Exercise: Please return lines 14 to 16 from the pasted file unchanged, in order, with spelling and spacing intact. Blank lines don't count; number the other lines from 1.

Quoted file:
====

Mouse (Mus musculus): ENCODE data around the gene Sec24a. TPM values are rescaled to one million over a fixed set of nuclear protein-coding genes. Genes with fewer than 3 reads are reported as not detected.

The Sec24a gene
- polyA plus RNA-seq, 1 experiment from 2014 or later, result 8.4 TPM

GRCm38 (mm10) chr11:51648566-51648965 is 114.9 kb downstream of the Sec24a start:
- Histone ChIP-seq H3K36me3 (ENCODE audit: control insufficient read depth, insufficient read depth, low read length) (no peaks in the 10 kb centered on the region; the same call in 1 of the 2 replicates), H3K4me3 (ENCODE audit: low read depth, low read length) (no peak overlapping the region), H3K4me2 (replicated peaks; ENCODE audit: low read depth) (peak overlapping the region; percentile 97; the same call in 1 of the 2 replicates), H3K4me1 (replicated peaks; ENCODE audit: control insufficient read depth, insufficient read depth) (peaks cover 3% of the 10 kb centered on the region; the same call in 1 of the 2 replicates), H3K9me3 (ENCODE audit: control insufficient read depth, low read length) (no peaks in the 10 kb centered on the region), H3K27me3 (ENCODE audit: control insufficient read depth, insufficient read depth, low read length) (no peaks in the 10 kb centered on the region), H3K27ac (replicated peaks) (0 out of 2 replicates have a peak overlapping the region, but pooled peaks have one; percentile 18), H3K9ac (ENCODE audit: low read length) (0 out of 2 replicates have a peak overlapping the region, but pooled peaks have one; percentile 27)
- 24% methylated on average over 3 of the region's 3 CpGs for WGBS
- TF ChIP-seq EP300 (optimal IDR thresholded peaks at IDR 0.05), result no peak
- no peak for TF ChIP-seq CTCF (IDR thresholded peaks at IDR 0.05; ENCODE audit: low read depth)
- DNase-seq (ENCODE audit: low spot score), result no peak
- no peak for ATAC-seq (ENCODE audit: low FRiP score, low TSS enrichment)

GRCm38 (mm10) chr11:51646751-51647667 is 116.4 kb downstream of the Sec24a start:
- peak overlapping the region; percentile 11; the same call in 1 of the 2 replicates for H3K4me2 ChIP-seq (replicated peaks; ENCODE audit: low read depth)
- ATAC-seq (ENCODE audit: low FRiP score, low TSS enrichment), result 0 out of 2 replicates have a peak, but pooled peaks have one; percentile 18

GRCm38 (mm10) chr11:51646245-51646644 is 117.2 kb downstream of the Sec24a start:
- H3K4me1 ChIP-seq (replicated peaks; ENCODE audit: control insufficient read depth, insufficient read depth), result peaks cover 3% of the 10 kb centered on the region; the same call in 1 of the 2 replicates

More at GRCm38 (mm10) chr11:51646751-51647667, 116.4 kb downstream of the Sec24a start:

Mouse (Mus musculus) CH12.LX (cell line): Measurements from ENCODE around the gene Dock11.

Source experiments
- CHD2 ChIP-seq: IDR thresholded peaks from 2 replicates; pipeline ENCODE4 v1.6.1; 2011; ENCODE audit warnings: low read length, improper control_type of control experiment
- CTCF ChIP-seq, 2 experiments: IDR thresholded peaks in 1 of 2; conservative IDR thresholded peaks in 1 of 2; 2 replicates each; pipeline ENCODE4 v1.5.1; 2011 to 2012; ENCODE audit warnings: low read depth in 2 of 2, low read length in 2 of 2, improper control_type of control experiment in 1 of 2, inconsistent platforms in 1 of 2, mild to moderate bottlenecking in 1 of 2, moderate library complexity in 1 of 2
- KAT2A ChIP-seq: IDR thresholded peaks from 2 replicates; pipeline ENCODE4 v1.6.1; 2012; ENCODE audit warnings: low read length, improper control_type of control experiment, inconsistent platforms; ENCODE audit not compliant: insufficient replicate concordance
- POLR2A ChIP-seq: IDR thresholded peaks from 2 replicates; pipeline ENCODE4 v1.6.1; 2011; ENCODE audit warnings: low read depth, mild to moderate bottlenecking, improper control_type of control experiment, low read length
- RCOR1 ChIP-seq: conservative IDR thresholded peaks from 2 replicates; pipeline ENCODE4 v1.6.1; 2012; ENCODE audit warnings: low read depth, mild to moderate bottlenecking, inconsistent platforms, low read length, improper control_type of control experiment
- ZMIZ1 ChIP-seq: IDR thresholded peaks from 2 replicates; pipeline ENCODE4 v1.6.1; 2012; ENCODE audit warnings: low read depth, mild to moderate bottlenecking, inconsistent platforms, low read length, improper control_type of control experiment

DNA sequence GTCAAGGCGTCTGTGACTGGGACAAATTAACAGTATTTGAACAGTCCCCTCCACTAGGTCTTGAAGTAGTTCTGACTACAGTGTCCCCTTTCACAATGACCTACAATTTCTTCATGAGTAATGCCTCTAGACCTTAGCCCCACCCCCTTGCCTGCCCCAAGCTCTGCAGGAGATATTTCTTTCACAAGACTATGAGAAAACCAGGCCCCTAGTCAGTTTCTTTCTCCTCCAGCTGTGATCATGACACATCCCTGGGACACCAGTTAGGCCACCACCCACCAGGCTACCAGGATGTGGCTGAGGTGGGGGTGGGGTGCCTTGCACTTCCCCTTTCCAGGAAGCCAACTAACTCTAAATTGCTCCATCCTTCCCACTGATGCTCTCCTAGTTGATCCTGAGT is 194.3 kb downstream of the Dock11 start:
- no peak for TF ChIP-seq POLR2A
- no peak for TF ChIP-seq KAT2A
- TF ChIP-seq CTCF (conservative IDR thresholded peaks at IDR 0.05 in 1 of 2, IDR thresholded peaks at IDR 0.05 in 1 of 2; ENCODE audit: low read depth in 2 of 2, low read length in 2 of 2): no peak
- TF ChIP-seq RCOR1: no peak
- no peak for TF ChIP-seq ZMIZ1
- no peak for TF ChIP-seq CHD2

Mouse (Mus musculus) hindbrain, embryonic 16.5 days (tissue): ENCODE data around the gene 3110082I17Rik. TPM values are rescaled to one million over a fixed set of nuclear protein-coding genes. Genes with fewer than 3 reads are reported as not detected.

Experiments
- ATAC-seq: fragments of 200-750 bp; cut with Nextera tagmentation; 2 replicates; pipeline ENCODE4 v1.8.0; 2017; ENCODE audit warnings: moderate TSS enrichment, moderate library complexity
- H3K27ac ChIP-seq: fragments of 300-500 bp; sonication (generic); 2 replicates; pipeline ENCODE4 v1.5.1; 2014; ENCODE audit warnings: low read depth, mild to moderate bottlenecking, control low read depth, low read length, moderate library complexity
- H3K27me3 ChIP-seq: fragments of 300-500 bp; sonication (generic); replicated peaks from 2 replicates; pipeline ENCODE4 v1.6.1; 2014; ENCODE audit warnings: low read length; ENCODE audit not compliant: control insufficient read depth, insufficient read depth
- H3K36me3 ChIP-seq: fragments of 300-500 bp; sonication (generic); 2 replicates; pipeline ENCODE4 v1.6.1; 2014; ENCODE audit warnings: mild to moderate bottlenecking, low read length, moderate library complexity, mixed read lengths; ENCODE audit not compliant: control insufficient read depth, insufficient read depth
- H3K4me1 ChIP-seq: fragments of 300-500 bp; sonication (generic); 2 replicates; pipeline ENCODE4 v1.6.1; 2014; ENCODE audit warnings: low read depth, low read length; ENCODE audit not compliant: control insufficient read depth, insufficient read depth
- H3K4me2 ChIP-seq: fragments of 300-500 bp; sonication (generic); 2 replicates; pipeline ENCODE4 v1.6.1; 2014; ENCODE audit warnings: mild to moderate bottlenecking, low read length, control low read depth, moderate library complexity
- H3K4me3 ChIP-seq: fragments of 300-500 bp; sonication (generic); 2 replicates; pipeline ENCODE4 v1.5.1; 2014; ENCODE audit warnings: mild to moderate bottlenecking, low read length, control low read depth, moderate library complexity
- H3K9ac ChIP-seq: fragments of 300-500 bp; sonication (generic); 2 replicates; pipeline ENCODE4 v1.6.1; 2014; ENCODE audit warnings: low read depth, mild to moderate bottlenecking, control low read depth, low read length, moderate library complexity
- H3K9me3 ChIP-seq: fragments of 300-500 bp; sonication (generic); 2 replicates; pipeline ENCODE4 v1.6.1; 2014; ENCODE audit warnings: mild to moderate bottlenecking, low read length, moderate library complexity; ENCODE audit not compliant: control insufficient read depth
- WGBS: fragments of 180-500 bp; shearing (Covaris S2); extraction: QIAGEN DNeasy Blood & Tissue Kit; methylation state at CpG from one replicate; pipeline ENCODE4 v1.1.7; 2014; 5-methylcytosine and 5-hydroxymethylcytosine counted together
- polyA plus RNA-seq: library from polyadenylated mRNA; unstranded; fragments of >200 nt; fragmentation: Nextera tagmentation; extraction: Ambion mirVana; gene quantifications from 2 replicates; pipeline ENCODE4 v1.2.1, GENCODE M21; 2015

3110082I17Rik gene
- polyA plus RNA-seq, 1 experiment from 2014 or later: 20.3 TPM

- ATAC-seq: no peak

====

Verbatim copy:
GRCm38 (mm10) chr11:51646245-51646644 is 117.2 kb downstream of the Sec24a start:
- H3K4me1 ChIP-seq (replicated peaks; ENCODE audit: control insufficient read depth, insufficient read depth), result peaks cover 3% of the 10 kb centered on the region; the same call in 1 of the 2 replicates

More at GRCm38 (mm10) chr11:51646751-51647667, 116.4 kb downstream of the Sec24a start: